Serendipity - Ad Majorem dei Gloriam
Introduction by Bryn Terfel, Karl Jenkins and Aled Jones:
I first heard Serendipity sing as I watched them win Côr Cymru in 2005. I was struck by their maturity of delivery, the diverse nature of their programming but most of all, by the sheer quality of their sound.
Following this, I invited them to perform with me in a televised concert from the Faenol Festival in North Wales and later in 2005, invited them to sing as part of my Bryn at Christmas concerts to sold-out audiences in the Wales Millennium Centre and the Royal Albert Hall. My association with the choir continues, performing with them this year at the Henley Festival and I very much hope that our collaboration will grow in the future.
Serendipity is one of the best of the new breed of Welsh choirs; young, vibrant, have great panache with an identifiable sound as well as exhibiting impeccable intonation, phrasing and musicianship under their musical director Tim Rhys-Evans. I first heard them at the finals of the 2003 Côr Cymru competition and the performance was hugely impressive; so much so that I invited them to perform at my 60th birthday celebrations at the Royal Festival Hall the following year as well as singing, under Tim’s direction, the choral parts of my Requiem released on EMI Classics. It’s been a privilege to have this association with the choir that I hope will continue and I am thrilled that they have chosen to perform the Benedictus from my The Armed Man: A Mass For Peace on this, their debut CD.
Serendipity is one of the most exciting choirs to emerge in the UK in recent years. A dynamic, full-bodied sound is created by a group of young people who clearly love singing music of all periods, genres and styles together.
Having first heard the choir in Côr Cymru 2003 and subsequently worked with them at Bryn Terfel’s Faenol Festival for BBC Songs of Praise in 2005, I’ve watched, and listened, to the development of this exciting choir with great interest. I’m delighted that this first album with its devotional feel takes the name and sound of Serendipity to an even wider audience.
“Ad Majorem dei gloriam – glorious singing from Wales in music that goes straight to the heart. A superb disc and one whose contents are sure to receive plenty of exposure on Classic FM. And I am not being patronising. Every item here has the strong appeal of directly communicative music from composers who want to involve and move their listeners. Tim Rhys Evan’s Serendipity, just over two dozen strong, sing with all the fervour one expects from a great Welsh choir, with a remarkably wide dynamic range but also with the sophistication which comes from careful preparation and an instinctive feeling for the music’s emotional and spiritual core. The two key items for me are Barber’s Agnus Dei, which at its climax has greater intensity here than any performance I have heard of the string Adagio, and Karl Jenkins’s Benedictus, one of those rare contemporary pieces which indelibly haunts the memory. But there is much else besides. John Rutter of course, and the spirituals, but notably the richly sustained lux aurumque of Eric Whitacre and the thrilling full-throated yet sublimely serene account of Geraint Lewis’s Souls of the Righteous. One notes also the fine organ contribution of Jeffrey Howard, both here and in Mathias’s eloquent piece which gives the album its title. The programme is gloriously framed by the Parrys – Joseph’s quintessential Welsh hymn tune Aberystwyth and Hubert’s stirring anthem I was glad, with its exhilarating “Vivat”. The recording is first class; the notes are appropriately in both Welsh and English. But I wish room had been found for the full texts.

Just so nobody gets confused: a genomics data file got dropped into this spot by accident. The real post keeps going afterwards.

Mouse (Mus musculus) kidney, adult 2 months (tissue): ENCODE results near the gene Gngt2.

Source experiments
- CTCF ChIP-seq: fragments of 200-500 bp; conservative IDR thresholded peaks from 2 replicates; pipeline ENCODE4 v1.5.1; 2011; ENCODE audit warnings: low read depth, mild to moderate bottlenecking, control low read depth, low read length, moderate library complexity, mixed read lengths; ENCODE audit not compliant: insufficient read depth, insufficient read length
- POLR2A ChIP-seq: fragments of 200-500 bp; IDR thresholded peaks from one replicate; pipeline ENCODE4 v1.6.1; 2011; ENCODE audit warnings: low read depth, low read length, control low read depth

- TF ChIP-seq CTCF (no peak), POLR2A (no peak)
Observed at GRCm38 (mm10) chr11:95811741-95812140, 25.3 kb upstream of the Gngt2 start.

Classic FM magazine
4 stars out of 5!